Christopher Petrella Twitter/Courtesy Photo
The ability of Bates students to vote in the state of Maine is a constitutional right, yet still a contentious issue when it comes to putting that right into practice.
Despite the clear and relatively simple requirements regarding voter eligibility in Maine, Bates students in the past have encountered numerous attempts at voter intimidation and suppression. This begins a slippery slope toward disenfranchisement as students have the right to vote in either Lewiston or their alternative residence. These attempts to suppress Bates students from voting are both legitimate and documented.
In November of 2016, a bright orange leaflet entitled “BATES ELECTION LEGAL ADVISORY” was disseminated around campus informing students who wished to vote in Lewiston they must:
Change their driver’s license to a Maine license.
Re-register their vehicle to Maine (along with a note stating that this often costs hundreds of dollars).
While these statements are not incorrect, they are not relevant when addressing voting in the state of Maine. Voters are not required to own a car by law, nor are they required to have a driver’s license to vote. In response to these leaflets, both federal and state officials, along with the Maine ACLU, published press releases regarding attempted voter suppression and disenfranchisement. U.S. Attorney for Maine Thomas E. Delahanty II commented in the release that “every citizen must be able to vote without interference or discrimination and to have that vote counted without it being stolen because of fraud. The Department of Justice will act promptly and aggressively to protect the integrity of the election process.”
Bates President Clayton Spencer echoed the sentiment, telling the Sun Journal that many Bates students are eligible to vote in Lewiston, and that the leaflets represented a “deliberate” attempt to suppress voting among Bates students.
More recently, in 2018, former Lewiston Mayor Shane Bouchard sent a letter to 221 people, many of which included Bates students, and community members who had recently registered to vote in Maine. The letter explained that there were “certain duties” that were entailed with the right to vote in Maine. The letter stated that registering to vote in Maine is a declaration of residency, which then “has consequences for compliance with other Maine laws.” Bouchard touched on examples such as the necessity for new Maine residents to obtain a Maine driver’s license, clarifying that to not do so is “a crime under Maine law.”
When asked by The Bates Student as to whether or not the letter was targeted directly at Bates students, he refused to give a direct answer, instead replying with questions on how such a letter may be taken as intimidating, claiming, “how is a letter that went out to all newly registered voters across the city to be construed as aimed at students? How is an outline of what is legally required of new registrants at all intimidating?”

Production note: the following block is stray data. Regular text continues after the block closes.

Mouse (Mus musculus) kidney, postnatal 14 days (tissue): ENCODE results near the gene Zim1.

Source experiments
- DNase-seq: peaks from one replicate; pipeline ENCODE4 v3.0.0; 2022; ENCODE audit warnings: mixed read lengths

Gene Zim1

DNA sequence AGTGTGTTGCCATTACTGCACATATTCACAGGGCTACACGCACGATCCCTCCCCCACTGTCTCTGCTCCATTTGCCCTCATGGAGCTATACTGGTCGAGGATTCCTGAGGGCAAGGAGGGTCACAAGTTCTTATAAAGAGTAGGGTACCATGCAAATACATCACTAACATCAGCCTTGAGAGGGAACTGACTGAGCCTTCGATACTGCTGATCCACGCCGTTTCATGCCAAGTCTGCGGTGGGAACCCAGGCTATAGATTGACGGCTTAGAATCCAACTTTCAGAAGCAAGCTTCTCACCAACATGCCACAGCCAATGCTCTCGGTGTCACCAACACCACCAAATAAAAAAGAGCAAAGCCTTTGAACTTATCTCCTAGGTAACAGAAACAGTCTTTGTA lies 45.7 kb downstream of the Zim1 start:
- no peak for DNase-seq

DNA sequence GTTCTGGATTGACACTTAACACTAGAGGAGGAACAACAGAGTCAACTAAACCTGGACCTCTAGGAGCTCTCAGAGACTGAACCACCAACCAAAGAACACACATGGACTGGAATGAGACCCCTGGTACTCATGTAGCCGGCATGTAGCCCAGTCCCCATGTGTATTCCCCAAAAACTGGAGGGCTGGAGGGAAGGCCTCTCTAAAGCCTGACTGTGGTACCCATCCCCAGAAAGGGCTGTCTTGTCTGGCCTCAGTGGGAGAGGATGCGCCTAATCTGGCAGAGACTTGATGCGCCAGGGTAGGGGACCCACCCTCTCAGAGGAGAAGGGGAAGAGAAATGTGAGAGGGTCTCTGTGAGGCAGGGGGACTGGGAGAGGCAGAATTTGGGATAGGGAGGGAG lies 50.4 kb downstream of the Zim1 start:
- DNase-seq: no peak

Many students took the former Mayor’s letter as a form of voter intimidation, and Maine Secretary of State Matthew Dunlap replied to the former mayor’s letter, stating, “[w]hile the letter’s contents are indeed factual, I must observe that the respective processes are not relational; constructing them as such leaves the right to vote as subordinate to bureaucratic checklists – which neither the constitution nor the statues template – and further it does seem to be a rather awkward way to welcome new residents into a community.”
He added in closing that, “while you cite the requirements in law accurately, what is not included is any information that ties these requirements to voting. U.S. citizens who have reached the age of majority have, in the State of Maine, an unquestionable right to vote.” These are just two recent examples, however, there have been other, smaller-scale incidents.
Regardless of how people feel about Bates students voting in Lewiston, the reality is that voting here is legal, and to deny anyone the right to vote within the state of Maine or anywhere for illegitimate reasons is illegal. All parties should oppose this given it is a constitutional right of US citizens to vote were eligible and registered.
There are valid arguments for and against voting in Maine, as opposed to voting where one is originally from. As affirmed, voting in Maine is legal and a right for Bates students; Bates students are subject to local laws, contribute more to the Lewiston community than that of their origin, and spend more time here in their four years than in their place of origin. On the other hand, some may feel that out-of-state students are guests in Lewiston and the State of Maine, contribute next to nothing to the local economy and community during their 36-month stay, give or take a semester.
I personally chose to vote in my home state of Massachusetts, but in no way is it illegal for Bates students to register and vote in Lewiston. Regardless of how one feels about that, it is fact. According to Maine state law, in order to vote in Maine, one must be a US citizen, over the age of 18, and maintain a voting residence within the state of Maine, which for a Bates student is the address of your dorm or off-campus residence.
On the subject of registration, Maine allows for in-person voter registration up to and on Nov. 3, meaning that students have the ability to register and vote on the same day. Early voting in Maine ends Oct. 30. Regardless of your political affiliation, The Bates Student urges every eligible Bates student to vote, whether in your home state or in Maine.